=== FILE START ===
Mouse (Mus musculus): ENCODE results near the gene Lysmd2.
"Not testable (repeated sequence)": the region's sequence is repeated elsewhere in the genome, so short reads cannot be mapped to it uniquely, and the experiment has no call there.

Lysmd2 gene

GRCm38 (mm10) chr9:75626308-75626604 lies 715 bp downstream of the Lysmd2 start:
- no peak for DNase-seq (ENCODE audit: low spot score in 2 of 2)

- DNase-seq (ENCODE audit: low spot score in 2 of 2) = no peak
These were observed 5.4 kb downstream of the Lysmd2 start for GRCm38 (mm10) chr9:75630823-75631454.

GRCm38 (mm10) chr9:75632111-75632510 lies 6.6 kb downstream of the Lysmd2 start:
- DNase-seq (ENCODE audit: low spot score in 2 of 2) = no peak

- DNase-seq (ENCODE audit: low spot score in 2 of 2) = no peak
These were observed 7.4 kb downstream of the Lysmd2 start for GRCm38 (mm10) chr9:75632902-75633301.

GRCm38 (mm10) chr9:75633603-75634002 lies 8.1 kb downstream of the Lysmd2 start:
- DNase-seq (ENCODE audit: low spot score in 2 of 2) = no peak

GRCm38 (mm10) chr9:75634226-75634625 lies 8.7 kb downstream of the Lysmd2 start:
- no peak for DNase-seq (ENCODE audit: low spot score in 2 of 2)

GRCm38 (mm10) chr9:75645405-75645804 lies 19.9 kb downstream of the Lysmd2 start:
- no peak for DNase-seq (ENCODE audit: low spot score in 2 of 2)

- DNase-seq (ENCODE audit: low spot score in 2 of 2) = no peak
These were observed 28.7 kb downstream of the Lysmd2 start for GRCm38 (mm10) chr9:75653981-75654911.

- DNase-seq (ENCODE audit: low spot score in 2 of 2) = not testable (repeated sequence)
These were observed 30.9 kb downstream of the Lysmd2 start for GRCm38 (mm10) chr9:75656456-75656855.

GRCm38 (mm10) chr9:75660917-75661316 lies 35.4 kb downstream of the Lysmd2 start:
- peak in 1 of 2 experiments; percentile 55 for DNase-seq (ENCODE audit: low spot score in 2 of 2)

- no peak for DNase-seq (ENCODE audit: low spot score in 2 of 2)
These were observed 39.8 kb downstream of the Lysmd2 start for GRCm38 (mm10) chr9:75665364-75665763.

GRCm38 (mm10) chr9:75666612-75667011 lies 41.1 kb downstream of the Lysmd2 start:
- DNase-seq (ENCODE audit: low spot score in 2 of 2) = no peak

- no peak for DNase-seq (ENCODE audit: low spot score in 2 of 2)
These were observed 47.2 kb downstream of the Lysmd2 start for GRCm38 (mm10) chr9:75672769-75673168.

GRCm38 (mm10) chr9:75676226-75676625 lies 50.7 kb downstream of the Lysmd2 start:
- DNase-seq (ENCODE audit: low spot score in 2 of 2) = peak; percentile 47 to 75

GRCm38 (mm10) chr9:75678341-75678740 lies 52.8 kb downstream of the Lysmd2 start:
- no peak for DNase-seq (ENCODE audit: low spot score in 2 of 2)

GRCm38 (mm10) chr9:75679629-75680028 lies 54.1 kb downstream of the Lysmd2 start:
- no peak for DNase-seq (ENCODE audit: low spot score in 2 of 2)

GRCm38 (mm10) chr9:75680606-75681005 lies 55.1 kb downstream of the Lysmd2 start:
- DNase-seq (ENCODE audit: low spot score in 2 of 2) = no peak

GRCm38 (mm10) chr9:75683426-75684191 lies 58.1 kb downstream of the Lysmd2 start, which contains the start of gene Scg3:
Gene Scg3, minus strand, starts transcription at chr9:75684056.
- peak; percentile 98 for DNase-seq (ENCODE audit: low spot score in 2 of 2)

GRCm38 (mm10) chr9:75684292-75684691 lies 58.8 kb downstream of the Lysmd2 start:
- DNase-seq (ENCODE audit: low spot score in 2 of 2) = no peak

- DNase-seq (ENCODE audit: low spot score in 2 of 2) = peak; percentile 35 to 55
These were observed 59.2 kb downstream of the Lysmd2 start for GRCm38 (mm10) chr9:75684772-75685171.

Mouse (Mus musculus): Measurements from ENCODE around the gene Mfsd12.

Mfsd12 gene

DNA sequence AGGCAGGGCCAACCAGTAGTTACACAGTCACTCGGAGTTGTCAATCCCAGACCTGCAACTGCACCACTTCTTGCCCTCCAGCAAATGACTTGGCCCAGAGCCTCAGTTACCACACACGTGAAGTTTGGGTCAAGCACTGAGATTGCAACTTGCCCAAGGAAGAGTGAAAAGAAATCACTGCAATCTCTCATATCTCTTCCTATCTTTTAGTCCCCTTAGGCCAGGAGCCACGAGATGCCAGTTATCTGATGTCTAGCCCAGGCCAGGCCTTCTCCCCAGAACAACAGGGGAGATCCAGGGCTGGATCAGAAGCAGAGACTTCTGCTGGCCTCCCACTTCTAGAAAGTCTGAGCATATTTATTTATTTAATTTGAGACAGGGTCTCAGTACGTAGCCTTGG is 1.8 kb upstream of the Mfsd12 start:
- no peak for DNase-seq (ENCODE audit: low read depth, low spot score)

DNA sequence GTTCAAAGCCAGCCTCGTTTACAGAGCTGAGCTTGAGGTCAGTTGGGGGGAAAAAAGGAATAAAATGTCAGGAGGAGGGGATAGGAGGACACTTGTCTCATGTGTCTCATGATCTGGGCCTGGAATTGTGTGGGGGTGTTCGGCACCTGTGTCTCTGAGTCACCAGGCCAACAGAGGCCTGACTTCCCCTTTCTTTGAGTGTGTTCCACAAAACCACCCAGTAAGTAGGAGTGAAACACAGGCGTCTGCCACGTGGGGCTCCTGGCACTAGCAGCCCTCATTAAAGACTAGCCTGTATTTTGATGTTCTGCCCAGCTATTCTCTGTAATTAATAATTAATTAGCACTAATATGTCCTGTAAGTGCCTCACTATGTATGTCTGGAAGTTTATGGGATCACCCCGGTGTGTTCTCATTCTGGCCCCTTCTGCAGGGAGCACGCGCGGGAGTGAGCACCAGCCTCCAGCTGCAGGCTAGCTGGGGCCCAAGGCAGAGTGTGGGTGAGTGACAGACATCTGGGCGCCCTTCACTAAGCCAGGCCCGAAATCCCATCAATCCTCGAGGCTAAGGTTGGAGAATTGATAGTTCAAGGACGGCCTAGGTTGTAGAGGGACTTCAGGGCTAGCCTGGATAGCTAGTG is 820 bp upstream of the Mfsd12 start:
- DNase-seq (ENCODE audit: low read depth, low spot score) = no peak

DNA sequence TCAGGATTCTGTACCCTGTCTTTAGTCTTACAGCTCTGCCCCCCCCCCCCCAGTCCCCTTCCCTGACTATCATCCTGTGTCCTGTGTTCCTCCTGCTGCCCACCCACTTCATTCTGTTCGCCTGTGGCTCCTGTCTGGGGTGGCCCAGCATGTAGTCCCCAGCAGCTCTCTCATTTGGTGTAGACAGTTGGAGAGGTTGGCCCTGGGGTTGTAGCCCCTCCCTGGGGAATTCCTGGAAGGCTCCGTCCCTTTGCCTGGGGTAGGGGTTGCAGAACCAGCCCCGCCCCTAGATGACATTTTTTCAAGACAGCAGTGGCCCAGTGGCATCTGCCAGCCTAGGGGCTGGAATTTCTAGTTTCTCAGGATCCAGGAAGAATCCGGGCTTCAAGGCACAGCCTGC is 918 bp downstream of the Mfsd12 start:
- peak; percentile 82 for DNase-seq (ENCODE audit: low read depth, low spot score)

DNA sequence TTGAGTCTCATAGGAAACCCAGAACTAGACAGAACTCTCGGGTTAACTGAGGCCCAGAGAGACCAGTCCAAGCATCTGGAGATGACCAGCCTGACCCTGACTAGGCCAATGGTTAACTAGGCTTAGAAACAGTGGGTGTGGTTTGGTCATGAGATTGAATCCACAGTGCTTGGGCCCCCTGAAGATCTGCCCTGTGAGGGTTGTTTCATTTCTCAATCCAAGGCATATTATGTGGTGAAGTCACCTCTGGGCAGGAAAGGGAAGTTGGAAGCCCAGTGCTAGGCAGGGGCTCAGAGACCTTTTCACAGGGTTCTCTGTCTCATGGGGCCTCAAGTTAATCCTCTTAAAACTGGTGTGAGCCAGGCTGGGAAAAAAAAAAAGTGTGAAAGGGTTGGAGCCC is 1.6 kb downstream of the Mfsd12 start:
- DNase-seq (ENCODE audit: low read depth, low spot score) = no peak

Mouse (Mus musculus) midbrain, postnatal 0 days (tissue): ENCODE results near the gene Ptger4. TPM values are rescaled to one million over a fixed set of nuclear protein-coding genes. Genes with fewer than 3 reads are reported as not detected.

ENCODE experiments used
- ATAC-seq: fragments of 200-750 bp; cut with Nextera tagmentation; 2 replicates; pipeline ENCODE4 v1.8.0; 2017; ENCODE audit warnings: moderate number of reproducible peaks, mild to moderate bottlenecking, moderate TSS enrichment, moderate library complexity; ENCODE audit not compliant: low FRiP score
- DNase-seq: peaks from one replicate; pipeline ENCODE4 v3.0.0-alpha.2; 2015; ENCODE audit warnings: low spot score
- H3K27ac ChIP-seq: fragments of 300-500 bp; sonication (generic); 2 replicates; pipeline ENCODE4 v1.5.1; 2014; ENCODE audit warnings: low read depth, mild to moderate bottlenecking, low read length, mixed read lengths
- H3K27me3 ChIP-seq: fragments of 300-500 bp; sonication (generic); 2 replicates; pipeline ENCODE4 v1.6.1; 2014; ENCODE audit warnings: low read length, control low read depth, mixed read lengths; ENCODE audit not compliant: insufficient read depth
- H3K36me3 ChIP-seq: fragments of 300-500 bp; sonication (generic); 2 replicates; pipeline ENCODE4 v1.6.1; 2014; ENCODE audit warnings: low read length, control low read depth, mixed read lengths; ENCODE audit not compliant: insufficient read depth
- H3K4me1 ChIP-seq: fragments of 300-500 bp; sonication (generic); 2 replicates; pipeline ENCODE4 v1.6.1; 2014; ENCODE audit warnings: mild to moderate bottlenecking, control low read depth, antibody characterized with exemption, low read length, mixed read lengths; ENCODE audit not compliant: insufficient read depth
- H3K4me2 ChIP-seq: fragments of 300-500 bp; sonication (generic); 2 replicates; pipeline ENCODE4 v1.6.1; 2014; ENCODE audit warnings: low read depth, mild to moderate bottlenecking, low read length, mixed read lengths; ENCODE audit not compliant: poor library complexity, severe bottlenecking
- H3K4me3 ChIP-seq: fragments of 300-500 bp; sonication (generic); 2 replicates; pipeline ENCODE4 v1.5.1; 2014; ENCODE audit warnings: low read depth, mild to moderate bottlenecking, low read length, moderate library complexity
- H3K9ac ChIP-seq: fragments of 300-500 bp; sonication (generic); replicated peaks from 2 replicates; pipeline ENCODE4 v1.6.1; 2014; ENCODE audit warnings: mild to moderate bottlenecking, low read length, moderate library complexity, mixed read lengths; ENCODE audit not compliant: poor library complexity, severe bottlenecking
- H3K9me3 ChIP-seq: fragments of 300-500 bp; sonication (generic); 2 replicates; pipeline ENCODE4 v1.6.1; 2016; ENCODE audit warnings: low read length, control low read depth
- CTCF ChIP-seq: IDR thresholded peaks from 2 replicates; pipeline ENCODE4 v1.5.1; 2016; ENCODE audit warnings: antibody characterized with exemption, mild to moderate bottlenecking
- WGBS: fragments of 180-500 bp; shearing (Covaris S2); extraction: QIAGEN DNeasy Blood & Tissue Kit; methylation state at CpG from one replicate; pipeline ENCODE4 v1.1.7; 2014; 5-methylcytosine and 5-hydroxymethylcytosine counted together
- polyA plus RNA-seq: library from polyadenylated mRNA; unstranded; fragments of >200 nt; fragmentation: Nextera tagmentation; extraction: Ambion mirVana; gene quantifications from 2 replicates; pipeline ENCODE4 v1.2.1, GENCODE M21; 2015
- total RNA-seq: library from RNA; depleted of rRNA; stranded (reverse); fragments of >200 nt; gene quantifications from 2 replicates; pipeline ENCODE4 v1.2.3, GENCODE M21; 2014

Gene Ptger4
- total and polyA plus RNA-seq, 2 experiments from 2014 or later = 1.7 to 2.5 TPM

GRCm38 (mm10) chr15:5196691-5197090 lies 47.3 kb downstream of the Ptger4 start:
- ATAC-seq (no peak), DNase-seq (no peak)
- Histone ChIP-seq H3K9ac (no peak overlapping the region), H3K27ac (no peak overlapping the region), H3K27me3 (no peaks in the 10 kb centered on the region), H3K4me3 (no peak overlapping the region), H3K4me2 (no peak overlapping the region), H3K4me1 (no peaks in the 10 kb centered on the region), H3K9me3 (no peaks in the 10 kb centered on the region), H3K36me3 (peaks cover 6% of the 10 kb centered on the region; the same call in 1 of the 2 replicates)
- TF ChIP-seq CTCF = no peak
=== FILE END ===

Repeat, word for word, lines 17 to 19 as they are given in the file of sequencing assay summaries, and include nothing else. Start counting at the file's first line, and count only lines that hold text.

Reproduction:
- no peak for DNase-seq (ENCODE audit: low spot score in 2 of 2)

- DNase-seq (ENCODE audit: low spot score in 2 of 2) = no peak
These were observed 28.7 kb downstream of the Lysmd2 start for GRCm38 (mm10) chr9:75653981-75654911.